The infant and child during this period have unique needs while they grow physically and cognitively. For example:
!* They have a higher risk of developing respiratory infections because their immune systems are not fully developed yet.
!* They can develop mental or behavioral disorders such as attention deficit hyperactivity disorder (ADHD) if they do not receive treatment early in life when symptoms appear which may be caused by genetics or other factors like brain injuries sustained before birth or during delivery; history of abuse or neglect; prenatal exposure to alcohol; low birth weight; premature birth; lack of social support systems at home (e.g., parents with substance abuse problems); poor nutrition after discharge from hospitalization
Chapter 14 The Adolescent throughout the Health-Illness Continuum
Adolescents have unique health concerns and needs. They are at higher risk for certain diseases and disorders, such as eating disorders, depression, drug abuse, sexually transmitted infections (STIs), and suicide attempts. The transition to adulthood can also be difficult for adolescents who feel that they do not fit in or do not know what their future holds.
A nurse must consider the adolescent’s developmental stage when treating him/her with respect for self-determination and promoting autonomy whenever possible. The nurse should also work closely with parents or guardians during the treatment process so that all aspects of the adolescent’s care can be addressed together; this will ensure continuity in care between home environment and healthcare facility environments.
Chapter 15 The Adult throughout the Health-Illness Continuum
The Adult throughout the Health-Illness Continuum
As mentioned in Chapter 1, health and illness are the two extremes in a continuum of human experience. The adult throughout the health-illness continuum requires care for physical and psychosocial needs. This chapter discusses concepts related to each stage of life as it relates to aging and disease processes such as chronic conditions such as diabetes mellitus (DM), cardiovascular disease (CVD), cancer, arthritis/osteoporosis, asthma/chronic obstructive pulmonary disease (COPD), Alzheimer’s disease, attention deficit hyperactivity disorder (ADHD). Each section includes key points related to nursing care during acute exacerbations or chronic management of these conditions.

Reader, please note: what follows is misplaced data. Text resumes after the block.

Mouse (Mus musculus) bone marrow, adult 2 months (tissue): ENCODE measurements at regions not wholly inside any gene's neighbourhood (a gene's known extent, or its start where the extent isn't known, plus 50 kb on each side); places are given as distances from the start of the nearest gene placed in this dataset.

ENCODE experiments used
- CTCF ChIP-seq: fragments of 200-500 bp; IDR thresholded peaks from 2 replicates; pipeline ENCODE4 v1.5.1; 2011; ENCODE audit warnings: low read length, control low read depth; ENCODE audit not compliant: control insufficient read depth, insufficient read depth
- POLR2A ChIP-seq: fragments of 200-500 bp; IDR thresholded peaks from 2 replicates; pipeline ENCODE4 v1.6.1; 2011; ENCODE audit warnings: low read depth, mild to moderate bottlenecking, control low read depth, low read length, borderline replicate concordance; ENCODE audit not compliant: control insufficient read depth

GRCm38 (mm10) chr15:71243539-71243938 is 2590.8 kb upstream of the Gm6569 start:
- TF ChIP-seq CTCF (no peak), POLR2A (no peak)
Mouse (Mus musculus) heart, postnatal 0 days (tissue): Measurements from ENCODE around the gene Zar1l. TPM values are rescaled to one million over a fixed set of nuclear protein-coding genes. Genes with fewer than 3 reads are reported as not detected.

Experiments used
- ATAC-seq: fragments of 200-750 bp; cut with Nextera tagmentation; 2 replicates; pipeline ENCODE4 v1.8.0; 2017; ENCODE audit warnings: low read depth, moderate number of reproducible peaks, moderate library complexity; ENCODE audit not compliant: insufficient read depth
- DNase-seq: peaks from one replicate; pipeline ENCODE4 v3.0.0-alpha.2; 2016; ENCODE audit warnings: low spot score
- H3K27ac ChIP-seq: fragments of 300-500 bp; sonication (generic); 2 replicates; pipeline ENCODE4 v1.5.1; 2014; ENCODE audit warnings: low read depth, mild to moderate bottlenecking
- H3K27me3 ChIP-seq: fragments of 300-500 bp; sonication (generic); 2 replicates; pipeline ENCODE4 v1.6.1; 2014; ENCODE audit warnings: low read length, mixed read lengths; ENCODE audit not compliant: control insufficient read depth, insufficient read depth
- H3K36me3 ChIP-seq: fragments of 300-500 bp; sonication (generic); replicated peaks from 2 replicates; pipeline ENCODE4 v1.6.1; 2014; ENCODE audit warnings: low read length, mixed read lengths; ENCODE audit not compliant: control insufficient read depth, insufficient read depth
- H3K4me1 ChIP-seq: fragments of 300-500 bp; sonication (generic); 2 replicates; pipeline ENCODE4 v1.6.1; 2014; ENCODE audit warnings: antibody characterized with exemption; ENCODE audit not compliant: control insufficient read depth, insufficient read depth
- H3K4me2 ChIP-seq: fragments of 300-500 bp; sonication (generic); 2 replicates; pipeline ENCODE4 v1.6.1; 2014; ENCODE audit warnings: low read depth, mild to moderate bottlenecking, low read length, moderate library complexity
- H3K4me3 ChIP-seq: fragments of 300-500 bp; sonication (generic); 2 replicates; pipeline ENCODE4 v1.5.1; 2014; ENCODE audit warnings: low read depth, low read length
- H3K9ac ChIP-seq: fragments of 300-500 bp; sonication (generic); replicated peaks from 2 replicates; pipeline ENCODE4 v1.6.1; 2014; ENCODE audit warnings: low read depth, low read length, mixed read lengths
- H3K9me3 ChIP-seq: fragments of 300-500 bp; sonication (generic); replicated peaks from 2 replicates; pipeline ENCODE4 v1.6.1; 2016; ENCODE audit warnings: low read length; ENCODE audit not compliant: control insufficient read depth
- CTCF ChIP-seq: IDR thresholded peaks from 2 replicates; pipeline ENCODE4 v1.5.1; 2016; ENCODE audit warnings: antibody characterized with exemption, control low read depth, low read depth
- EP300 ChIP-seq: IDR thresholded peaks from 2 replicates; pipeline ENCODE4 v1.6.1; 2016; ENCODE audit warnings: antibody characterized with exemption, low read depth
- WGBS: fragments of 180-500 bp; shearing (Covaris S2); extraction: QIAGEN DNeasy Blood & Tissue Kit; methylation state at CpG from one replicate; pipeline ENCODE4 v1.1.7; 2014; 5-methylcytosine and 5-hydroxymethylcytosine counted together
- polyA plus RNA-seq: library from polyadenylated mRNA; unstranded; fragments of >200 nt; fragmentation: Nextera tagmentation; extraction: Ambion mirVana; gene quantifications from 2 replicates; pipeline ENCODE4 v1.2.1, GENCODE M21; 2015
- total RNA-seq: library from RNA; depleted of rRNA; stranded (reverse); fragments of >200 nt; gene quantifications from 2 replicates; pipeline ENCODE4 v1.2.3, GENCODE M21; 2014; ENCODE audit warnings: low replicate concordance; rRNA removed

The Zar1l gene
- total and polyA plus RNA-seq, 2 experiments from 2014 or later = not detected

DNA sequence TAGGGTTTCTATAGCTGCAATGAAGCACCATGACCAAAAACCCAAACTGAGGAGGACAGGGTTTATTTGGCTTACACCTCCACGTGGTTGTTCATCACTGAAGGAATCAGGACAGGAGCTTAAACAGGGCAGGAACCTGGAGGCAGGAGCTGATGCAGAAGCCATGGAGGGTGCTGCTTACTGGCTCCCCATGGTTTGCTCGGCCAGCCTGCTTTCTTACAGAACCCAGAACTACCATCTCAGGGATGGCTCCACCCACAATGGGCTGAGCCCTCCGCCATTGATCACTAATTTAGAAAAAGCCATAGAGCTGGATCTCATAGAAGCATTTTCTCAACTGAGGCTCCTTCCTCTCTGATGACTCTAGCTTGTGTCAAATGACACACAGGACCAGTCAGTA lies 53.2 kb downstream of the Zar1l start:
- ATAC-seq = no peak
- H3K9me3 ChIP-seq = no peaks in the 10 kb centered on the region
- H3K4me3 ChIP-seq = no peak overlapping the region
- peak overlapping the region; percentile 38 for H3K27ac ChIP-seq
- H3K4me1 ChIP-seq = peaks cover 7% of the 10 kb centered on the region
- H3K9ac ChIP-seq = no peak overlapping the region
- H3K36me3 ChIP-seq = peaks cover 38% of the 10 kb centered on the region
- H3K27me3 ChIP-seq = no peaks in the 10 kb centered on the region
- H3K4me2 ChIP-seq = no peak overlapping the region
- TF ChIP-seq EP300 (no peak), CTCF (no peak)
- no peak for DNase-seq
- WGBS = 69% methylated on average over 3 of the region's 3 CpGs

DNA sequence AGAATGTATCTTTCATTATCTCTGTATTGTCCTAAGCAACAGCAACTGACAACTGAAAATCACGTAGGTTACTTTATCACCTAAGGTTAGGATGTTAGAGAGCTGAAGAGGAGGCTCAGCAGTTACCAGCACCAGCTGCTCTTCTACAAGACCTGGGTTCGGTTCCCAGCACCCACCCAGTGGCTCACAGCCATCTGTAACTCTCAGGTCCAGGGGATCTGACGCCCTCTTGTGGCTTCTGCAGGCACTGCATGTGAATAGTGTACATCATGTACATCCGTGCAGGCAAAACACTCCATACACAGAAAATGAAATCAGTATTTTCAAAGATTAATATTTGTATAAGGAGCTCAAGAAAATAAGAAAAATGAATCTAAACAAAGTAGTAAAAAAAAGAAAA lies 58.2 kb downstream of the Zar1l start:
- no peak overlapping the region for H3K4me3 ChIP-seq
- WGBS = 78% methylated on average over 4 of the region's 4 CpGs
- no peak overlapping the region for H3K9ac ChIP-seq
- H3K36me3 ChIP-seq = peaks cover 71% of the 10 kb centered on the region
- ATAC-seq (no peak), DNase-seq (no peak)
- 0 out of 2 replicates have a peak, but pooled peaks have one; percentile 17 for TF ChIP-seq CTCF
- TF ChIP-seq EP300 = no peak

Chapter 16 The Older Adult throughout the Health-Illness Continuum
- Older adults have unique health issues.
- Older adults have specific healthcare needs, such as those related to mental status, nutrition, physical activity, and pain control.
- Older adults also require social support from family members and formal caregivers (such as nurses).
- Spiritual support is often necessary for older adults who are coping with illness or loss of loved ones.
- Psychological issues such as depression can arise in response to aging or chronic illness in older adults.
Fundamentals Nursing Test Bank
- The test bank is a collection of questions and answers.
- A test bank is used to prepare for an exam.
- A test bank is also used to prepare for a course.
- Many students use their textbook’s test bank as a study guide when preparing for the certification exam that they will need in order to work in the nursing field, but it can still be useful even if you’re not planning on working as a nurse or taking the certification exam at any point in the future!
The Fundamentals of Nursing Test Bank provides educators with a test bank that can be used to help develop assessment questions based on the content in this textbook. It includes both multiple choice and constructed response items along with answer keys and rationales for all items. The material covered in this test bank corresponds to the chapters in Fundamentals of Nursing (9th Edition).